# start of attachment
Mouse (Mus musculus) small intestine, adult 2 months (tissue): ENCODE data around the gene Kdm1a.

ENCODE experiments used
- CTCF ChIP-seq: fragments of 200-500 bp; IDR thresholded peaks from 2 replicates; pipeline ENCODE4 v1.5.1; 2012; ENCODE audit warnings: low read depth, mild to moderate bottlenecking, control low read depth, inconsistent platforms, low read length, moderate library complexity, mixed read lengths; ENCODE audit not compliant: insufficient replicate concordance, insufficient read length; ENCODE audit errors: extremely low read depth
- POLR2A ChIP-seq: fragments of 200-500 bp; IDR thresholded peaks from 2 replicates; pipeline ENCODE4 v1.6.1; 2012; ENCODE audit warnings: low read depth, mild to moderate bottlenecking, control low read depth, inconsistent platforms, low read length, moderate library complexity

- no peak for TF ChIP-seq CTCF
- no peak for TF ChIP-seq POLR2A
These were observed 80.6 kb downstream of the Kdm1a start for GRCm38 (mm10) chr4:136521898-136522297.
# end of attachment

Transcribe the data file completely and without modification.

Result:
Mouse (Mus musculus) small intestine, adult 2 months (tissue): ENCODE data around the gene Kdm1a.

ENCODE experiments used
- CTCF ChIP-seq: fragments of 200-500 bp; IDR thresholded peaks from 2 replicates; pipeline ENCODE4 v1.5.1; 2012; ENCODE audit warnings: low read depth, mild to moderate bottlenecking, control low read depth, inconsistent platforms, low read length, moderate library complexity, mixed read lengths; ENCODE audit not compliant: insufficient replicate concordance, insufficient read length; ENCODE audit errors: extremely low read depth
- POLR2A ChIP-seq: fragments of 200-500 bp; IDR thresholded peaks from 2 replicates; pipeline ENCODE4 v1.6.1; 2012; ENCODE audit warnings: low read depth, mild to moderate bottlenecking, control low read depth, inconsistent platforms, low read length, moderate library complexity

- no peak for TF ChIP-seq CTCF
- no peak for TF ChIP-seq POLR2A
These were observed 80.6 kb downstream of the Kdm1a start for GRCm38 (mm10) chr4:136521898-136522297.